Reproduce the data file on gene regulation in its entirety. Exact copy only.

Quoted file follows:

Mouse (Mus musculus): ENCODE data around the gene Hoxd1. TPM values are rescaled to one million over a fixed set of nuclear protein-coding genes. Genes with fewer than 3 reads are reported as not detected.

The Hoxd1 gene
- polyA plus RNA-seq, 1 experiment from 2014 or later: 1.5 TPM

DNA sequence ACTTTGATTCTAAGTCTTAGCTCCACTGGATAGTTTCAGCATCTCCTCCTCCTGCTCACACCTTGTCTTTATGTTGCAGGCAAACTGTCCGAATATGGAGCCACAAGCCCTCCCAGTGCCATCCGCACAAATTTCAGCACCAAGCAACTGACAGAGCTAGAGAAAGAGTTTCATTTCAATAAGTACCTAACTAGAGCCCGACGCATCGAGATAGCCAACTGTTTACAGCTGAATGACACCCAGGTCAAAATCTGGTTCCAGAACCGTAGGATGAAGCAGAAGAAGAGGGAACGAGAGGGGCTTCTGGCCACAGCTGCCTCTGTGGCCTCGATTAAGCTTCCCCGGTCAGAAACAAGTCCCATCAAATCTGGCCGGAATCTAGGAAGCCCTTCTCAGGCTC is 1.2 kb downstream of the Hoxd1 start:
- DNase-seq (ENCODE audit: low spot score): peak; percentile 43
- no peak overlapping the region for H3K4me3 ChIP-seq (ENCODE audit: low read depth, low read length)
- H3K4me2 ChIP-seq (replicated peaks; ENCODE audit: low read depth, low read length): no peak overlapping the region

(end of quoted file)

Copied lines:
Mouse (Mus musculus): ENCODE data around the gene Hoxd1. TPM values are rescaled to one million over a fixed set of nuclear protein-coding genes. Genes with fewer than 3 reads are reported as not detected.

The Hoxd1 gene
- polyA plus RNA-seq, 1 experiment from 2014 or later: 1.5 TPM

DNA sequence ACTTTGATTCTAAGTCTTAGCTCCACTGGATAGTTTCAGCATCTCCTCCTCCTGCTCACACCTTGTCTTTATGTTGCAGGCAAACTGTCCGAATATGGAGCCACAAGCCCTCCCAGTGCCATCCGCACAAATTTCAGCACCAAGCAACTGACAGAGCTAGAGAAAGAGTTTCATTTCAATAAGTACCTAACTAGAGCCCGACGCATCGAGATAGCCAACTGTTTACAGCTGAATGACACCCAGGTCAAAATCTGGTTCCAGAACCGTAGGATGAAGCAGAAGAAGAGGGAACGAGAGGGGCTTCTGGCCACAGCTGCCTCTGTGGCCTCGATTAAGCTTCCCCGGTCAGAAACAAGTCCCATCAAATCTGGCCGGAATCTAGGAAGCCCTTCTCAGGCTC is 1.2 kb downstream of the Hoxd1 start:
- DNase-seq (ENCODE audit: low spot score): peak; percentile 43
- no peak overlapping the region for H3K4me3 ChIP-seq (ENCODE audit: low read depth, low read length)
- H3K4me2 ChIP-seq (replicated peaks; ENCODE audit: low read depth, low read length): no peak overlapping the region